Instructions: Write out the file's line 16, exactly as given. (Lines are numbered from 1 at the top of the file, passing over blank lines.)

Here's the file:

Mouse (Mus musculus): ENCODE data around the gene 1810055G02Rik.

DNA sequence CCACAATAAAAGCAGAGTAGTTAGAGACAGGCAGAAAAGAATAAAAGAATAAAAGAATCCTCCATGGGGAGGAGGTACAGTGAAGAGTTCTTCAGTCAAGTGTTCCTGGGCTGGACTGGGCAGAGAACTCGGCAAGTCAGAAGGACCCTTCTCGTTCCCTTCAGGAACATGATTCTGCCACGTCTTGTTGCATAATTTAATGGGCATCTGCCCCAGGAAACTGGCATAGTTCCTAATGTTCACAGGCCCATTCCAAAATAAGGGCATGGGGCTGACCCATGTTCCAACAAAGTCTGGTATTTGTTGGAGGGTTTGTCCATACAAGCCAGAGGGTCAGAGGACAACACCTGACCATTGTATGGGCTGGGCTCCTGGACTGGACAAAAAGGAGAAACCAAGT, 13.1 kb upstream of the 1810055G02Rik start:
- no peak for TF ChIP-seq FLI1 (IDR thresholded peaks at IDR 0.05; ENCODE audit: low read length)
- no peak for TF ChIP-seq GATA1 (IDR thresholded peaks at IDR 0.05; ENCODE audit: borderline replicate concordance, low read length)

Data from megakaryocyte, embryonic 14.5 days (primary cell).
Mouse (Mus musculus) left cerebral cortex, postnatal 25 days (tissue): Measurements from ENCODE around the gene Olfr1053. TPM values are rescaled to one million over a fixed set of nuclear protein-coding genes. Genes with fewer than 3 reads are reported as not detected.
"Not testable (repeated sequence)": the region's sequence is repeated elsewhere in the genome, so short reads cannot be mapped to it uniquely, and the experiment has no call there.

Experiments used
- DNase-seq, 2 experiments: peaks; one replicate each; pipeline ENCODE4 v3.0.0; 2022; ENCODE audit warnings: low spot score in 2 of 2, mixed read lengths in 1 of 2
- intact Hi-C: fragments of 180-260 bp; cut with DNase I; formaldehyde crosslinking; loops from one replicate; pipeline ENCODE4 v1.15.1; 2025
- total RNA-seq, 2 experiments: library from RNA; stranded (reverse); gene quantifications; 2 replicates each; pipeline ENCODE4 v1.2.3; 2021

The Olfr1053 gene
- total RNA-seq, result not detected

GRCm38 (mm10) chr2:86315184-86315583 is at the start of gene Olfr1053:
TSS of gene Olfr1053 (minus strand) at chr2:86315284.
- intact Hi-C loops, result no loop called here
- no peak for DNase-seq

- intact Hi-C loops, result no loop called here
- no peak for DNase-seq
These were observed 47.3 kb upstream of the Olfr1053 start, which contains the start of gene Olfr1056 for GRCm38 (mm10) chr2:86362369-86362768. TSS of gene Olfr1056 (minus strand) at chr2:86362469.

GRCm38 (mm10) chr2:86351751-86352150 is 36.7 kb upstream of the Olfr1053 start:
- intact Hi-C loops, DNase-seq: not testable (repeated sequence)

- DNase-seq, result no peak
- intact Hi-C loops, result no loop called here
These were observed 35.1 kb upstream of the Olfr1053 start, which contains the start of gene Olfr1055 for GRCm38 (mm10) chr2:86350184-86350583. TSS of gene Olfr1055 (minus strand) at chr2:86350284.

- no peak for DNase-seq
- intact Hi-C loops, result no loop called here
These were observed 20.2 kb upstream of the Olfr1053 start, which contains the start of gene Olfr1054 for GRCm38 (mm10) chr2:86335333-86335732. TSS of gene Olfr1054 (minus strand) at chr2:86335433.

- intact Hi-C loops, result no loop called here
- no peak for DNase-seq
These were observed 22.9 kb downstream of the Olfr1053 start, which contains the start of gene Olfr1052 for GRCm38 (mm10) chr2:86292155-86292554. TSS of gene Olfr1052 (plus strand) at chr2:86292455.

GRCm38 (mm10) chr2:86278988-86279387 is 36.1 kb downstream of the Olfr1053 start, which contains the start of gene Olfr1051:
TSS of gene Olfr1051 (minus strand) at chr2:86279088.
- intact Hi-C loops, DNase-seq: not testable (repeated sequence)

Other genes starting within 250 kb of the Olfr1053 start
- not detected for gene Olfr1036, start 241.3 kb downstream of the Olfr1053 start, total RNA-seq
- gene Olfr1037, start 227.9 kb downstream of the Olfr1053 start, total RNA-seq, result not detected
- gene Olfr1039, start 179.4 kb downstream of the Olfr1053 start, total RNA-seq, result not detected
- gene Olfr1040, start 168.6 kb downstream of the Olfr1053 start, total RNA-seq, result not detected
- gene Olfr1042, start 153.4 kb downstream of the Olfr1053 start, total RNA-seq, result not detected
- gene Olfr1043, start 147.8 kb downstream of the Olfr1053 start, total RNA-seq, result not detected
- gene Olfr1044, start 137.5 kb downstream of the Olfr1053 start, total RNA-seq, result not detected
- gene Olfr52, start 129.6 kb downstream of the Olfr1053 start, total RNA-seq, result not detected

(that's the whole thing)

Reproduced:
- intact Hi-C loops, result no loop called here